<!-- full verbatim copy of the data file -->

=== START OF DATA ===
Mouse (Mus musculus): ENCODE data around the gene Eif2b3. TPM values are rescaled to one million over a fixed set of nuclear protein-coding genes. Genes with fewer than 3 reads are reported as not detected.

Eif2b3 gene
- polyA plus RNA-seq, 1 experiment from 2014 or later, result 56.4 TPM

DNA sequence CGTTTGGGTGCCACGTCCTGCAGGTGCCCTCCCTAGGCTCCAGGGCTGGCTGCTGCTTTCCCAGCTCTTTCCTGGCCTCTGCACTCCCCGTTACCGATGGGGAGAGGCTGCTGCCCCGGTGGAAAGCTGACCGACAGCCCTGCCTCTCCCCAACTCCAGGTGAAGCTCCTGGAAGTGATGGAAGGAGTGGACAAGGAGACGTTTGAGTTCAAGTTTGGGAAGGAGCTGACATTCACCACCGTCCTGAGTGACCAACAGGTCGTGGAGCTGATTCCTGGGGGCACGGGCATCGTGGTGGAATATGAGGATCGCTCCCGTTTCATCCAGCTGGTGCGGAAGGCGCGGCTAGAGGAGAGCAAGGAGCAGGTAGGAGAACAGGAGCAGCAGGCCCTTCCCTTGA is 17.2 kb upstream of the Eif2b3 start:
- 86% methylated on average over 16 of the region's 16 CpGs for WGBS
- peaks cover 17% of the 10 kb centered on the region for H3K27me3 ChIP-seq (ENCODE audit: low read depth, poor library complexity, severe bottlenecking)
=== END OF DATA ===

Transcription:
Mouse (Mus musculus): ENCODE data around the gene Eif2b3. TPM values are rescaled to one million over a fixed set of nuclear protein-coding genes. Genes with fewer than 3 reads are reported as not detected.

Eif2b3 gene
- polyA plus RNA-seq, 1 experiment from 2014 or later, result 56.4 TPM

DNA sequence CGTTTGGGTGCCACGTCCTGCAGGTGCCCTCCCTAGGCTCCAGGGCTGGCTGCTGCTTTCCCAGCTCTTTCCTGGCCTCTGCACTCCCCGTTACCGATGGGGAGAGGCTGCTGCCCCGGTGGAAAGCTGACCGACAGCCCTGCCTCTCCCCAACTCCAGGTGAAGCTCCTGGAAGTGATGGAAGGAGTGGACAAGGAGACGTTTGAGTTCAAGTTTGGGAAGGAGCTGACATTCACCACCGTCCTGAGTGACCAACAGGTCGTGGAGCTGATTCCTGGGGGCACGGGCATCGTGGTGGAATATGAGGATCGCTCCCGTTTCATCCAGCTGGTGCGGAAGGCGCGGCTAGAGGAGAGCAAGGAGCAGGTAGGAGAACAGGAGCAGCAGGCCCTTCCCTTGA is 17.2 kb upstream of the Eif2b3 start:
- 86% methylated on average over 16 of the region's 16 CpGs for WGBS
- peaks cover 17% of the 10 kb centered on the region for H3K27me3 ChIP-seq (ENCODE audit: low read depth, poor library complexity, severe bottlenecking)